New Treatment Strategies in the Management of Large Hemispheric Strokes and Intracerebral Hemorrhages

Edward M. Manno*

*Corresponding author for this work

Research output: Chapter in Book/Report/Conference proceedingChapter


Large ischemic strokes and intracerebral hemorrhage continue to have significant morbidity and mortality. Changes in our understanding of the cerebral hemodynamics of pressure volume shifts after expanding hemispheric mass lesions led to the development of hemicraniectomy to allow for expansion of edematous cerebral tissue outside of the skull. This technique has had considerable impact on morbidity and mortality. Patient identification and timing of surgery remain under investigation. Recent studies have revealed that ICH is a dynamic event with hematoma expansion occurring over the first few hours. Strategies to prevent or limit this expansion have focused on decreasing post-hemorrhage hypertension and inducing thrombosis. Similarly, secondary injury after hemorrhage may account for a noted increased neurological deficit compared to anatomic cellular loss. Medical strategies to prevent secondary neurological damage currently being studied include the use of iron chelators. The failure of surgical trials to reveal any benefit post-ICH has renewed interest in minimally invasive strategies to initiate clot removal. This combined with thrombolytics is currently being investigated with both intracerebral and intraventricular hemorrhage. The changing demographics of intracerebral hemorrhage with an increased incidence of hemorrhages secondary to anticoagulation may also shape future studies.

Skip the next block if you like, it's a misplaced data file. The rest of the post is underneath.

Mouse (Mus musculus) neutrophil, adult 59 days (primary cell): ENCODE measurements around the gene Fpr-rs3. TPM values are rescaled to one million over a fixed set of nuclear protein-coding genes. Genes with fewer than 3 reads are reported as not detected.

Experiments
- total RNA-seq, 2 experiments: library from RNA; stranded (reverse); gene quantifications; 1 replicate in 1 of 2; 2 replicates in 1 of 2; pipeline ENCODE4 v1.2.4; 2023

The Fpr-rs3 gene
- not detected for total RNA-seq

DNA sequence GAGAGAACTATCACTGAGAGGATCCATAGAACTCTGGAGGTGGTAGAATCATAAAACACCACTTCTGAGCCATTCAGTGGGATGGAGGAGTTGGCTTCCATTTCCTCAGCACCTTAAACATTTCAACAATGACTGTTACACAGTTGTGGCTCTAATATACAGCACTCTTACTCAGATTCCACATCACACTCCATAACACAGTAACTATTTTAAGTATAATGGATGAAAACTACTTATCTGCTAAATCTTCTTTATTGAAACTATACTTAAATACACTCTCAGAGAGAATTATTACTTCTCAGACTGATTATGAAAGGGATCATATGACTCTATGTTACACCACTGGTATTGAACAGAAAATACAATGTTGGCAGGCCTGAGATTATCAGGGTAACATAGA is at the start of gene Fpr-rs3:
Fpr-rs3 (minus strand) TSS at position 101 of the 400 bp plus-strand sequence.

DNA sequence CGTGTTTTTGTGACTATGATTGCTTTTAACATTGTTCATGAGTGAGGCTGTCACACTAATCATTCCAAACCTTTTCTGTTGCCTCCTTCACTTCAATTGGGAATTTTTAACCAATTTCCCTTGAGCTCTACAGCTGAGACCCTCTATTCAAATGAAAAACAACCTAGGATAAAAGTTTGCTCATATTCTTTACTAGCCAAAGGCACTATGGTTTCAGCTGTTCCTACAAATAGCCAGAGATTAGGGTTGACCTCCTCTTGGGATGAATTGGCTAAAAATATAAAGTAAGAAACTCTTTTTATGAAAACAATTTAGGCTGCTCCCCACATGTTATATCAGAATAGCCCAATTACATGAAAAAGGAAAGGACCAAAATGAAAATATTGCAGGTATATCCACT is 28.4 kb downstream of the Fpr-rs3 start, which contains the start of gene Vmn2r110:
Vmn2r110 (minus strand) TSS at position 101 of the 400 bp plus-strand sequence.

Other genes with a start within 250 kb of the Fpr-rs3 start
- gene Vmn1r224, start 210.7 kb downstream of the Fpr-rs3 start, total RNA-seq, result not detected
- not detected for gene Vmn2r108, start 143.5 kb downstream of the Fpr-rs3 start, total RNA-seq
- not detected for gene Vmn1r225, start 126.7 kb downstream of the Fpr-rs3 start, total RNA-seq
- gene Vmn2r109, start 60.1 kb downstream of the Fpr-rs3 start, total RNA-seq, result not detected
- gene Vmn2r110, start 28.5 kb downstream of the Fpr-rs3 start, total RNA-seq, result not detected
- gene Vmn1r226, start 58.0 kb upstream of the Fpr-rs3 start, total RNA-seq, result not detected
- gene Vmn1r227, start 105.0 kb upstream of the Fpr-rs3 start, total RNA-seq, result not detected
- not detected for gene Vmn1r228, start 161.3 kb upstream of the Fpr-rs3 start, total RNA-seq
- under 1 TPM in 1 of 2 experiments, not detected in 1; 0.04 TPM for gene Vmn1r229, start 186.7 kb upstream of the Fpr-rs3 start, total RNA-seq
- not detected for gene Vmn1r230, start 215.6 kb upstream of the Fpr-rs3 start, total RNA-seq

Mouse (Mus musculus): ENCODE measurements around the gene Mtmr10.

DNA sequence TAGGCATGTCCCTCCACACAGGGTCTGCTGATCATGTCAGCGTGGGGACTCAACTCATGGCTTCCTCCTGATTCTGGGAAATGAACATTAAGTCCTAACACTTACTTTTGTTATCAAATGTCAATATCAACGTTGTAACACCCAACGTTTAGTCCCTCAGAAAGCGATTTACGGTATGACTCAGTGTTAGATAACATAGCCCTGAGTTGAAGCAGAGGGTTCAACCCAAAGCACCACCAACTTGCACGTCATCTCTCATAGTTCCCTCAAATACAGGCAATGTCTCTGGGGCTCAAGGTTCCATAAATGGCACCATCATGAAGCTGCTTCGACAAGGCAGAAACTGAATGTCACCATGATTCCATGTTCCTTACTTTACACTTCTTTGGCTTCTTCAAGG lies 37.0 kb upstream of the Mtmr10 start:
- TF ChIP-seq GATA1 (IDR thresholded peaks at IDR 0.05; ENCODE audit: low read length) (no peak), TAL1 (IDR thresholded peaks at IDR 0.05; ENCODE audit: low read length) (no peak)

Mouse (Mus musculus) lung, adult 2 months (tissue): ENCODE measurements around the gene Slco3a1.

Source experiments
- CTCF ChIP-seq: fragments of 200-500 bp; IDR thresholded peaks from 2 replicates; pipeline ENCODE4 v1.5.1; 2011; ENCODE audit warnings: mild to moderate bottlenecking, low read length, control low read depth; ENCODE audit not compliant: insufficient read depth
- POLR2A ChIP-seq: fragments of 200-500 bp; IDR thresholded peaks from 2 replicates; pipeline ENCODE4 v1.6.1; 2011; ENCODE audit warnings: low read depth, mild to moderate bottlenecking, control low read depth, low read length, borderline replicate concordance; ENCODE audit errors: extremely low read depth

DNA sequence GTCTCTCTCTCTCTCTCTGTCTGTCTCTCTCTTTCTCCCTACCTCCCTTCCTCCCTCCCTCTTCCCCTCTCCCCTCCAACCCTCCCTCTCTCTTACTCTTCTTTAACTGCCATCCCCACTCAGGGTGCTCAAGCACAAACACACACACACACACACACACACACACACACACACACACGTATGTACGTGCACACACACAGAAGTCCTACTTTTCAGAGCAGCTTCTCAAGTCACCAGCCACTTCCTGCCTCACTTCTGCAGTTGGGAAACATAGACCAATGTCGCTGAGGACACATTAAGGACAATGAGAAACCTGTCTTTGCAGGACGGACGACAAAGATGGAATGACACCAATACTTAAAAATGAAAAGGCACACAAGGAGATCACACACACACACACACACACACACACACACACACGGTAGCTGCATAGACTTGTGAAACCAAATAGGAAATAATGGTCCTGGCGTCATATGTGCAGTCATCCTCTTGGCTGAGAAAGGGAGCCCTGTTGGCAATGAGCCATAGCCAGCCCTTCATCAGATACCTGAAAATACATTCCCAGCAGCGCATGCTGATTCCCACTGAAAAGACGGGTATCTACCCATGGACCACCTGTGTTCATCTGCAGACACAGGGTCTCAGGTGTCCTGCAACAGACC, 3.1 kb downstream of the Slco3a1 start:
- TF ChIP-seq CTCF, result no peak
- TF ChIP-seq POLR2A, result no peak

Original languageEnglish (US)
Title of host publicationEmergency Management in Neurocritical Care
Number of pages7
ISBN (Print)9780470654736
StatePublished - Apr 11 2012


  • Hemicraniectomy, in malignant cerebral edema, infarction
  • ICH dynamics, of several hours
  • IVH, primary or secondary to parenchymal ICH, worse outcome
  • Large hemispheric strokes of MCA territory
  • Large hemispheric strokes, and new treatment strategies
  • Mannitol effects on damaged brain tissue
  • Monroe-Kellie doctrine
  • Recombinant tPA, given early to patients with IVH
  • Treatment for ICH, limiting hematoma expansion

ASJC Scopus subject areas

  • Neuroscience(all)


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